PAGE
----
Madam Vuong Comes to Town

Since I first had bánh mì in Berlin in 2011 I have been hooked, and these Vietnamese sandwiches have become one of my favourite foods, on a ”if you had to choose one thing to eat every day for the rest of your life” level.

Here in the hinterlands, bánh mì are not easy to come by: Casa Mia made a college try, but otherwise a trip to Halifax is the closest way to get a fix.

Until today.

When, driving back home from the Charlottetown Farmers’ Market, I spotted a sign for Madam Vuong Coffee, Viet Sub & Street Food on the signpost on the front of the old Needs store across from the CBC on University Avenue. My bánh mì sense started to tingle.

Taking out my map mid-afternoon, I realized that we could cycle there from home by going up the Confederation Trail and down the Research Station access road, which would place us directly across, and thus only a take-your-life-into-your-own-hands dash across University Avenue. So that’s what we did:

Map showing our cycle route out the Confederation Trail to the Research Station access road and across University Avenue to Madam Vuong's.

Madam Vuong is a little hard to find the first time: you need to go around the right side of the old Needs building (currently a fruit and vegetable store), behind the food trailer, and into the door marked “Unit C.” There’s a sign for Madam Vuong to the right of the door you enter through:

Sign on the side of the building for Madam Vuong

Inside is a spotless white-painted space with an order counter and an open kitchen. It’s takeaway only, and because everything is scratch-made, if you’re in a hurry you might want to phone your order in or order online.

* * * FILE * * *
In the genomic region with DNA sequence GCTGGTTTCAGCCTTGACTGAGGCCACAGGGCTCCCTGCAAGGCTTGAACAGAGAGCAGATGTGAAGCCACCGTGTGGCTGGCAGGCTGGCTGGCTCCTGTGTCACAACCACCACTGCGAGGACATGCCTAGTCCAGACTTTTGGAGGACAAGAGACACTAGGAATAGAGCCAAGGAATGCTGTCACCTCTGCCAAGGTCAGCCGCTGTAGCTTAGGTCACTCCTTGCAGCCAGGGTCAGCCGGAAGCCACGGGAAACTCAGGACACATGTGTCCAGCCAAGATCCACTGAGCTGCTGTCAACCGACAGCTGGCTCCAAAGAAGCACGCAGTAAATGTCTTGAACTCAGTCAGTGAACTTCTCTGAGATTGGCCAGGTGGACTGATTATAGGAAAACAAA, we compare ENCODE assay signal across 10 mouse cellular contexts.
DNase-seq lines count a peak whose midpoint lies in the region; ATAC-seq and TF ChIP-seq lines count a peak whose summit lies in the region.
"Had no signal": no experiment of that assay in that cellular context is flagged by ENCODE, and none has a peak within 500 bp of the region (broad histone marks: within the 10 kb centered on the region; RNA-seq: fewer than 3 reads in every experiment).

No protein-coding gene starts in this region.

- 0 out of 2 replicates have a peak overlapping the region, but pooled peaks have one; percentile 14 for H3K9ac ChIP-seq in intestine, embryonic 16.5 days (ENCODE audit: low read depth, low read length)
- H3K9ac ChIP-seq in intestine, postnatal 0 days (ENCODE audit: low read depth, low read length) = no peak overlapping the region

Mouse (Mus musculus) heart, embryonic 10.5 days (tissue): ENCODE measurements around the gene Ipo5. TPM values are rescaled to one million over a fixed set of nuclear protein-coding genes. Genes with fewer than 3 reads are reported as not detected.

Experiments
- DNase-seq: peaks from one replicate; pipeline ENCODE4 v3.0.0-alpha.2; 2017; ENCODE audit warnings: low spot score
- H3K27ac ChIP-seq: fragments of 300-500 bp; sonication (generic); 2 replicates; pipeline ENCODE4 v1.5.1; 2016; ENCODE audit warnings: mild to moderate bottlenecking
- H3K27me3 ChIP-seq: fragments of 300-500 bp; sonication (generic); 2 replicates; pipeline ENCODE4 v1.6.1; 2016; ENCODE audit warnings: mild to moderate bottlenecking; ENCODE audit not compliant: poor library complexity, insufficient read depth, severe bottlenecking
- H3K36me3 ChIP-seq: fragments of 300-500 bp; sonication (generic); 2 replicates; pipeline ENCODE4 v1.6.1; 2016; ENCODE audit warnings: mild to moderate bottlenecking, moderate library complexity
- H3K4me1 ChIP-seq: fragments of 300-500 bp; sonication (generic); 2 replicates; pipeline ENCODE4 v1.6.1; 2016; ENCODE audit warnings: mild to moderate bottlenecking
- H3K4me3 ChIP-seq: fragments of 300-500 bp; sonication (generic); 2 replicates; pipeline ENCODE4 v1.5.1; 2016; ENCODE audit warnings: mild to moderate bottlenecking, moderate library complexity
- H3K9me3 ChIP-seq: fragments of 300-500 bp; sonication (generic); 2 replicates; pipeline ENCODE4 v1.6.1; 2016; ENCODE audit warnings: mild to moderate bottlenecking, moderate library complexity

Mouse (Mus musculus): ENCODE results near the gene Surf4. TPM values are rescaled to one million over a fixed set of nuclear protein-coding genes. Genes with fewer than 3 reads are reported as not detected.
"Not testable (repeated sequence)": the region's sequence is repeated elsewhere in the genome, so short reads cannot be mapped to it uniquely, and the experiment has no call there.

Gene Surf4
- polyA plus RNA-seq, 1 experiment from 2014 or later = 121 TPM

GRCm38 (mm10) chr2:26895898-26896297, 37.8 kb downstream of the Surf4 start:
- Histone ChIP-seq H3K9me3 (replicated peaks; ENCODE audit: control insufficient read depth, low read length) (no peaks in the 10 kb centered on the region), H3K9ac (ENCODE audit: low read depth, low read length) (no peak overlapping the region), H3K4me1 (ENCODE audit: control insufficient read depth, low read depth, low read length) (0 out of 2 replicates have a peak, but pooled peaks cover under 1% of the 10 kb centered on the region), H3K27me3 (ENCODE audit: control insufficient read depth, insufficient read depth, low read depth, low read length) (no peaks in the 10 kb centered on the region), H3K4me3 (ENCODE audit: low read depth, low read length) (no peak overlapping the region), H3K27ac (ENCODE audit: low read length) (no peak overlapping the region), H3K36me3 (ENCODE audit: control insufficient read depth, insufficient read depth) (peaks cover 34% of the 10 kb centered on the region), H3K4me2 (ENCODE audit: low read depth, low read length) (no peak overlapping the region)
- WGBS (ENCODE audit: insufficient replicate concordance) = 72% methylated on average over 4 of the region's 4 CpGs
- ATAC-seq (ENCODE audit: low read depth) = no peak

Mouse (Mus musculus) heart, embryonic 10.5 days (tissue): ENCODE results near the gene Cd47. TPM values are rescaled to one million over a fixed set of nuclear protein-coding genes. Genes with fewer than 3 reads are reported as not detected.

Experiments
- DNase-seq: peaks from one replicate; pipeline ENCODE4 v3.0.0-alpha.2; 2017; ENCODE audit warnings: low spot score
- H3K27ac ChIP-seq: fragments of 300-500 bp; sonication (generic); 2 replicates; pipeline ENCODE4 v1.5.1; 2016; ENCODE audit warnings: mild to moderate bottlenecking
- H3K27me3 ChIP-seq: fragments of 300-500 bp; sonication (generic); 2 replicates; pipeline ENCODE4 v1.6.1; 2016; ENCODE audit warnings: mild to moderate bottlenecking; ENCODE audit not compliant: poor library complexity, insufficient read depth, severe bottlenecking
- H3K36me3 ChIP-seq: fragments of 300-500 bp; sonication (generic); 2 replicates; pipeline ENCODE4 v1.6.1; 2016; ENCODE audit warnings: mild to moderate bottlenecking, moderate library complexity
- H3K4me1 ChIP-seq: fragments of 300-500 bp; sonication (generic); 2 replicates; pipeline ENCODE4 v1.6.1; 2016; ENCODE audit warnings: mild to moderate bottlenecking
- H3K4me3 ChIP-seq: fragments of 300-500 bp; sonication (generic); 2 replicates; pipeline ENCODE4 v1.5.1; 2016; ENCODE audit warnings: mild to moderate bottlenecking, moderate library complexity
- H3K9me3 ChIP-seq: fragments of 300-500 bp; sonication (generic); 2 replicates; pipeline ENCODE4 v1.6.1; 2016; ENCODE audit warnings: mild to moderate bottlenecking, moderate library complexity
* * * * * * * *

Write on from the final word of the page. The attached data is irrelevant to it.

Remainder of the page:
Inside the restaurant.

For round one we ordered cold beverages: Oliver had the Virgin Lychee Mojito and I had the Iced Brown Coffee (strong Vietnamese coffee with condensed milk, over ice). The coffee takes 5 minutes to drip-drip-drip before your eyes:

Preparation of Brown Coffee.

The coffee was very good, and appropriately high test (I may not sleep tonight). Oliver reports his mojito was very refreshing.

We decided dash back across University Avenue for a second round, the prospect of sandwiches being too good to pass up (and having learned they serve a vegetarian bánh mì not advertised on the online menu).

It took about 15 minutes for our sandwiches to be prepared, but it was worth the wait, as they were fantastic, and everything you’d ever want in a Vietnamese sandwich: the perfect bread (you cannot make bánh mì with any old bread), crunchy, spicy, unmistakable. I had the vegetarian, Oliver had the chicken.

My sandwich, wrapped up in paper.

My sandwich, unwrapped.

If you are used to monster footlongs from Subway, you will find the “Viet sub” diminutive, but they are exactly the right size to fit in the hand, and exactly the right size for a satisfying lunch.

A few things to note:

  • The online ordering system, the menu on the website, the menu board in the restaurant, and the printed menu in the restaurant are not completely in sync, so it helps to ask if there’s something you’re looking for and don’t see on one or the other.
  • As I mentioned above, it’s really easy to cycle almost-there on the Confederation Trail and the Research Station access road. There’s a nice shady tree on the Research Station side of the road under which coffee and sandwiches can be enjoyed.
  • Service was really, really friendly. 

I am so happy.


Clark's picture
Clark on July 21, 2020 - 11:17 Permalink

Fresh Vietnamese cold brew ... I can't wait!

Isa Grant's picture
Isa Grant on July 31, 2020 - 11:25 Permalink

Very late response of overwhelming excitement. As always thanks for sharing.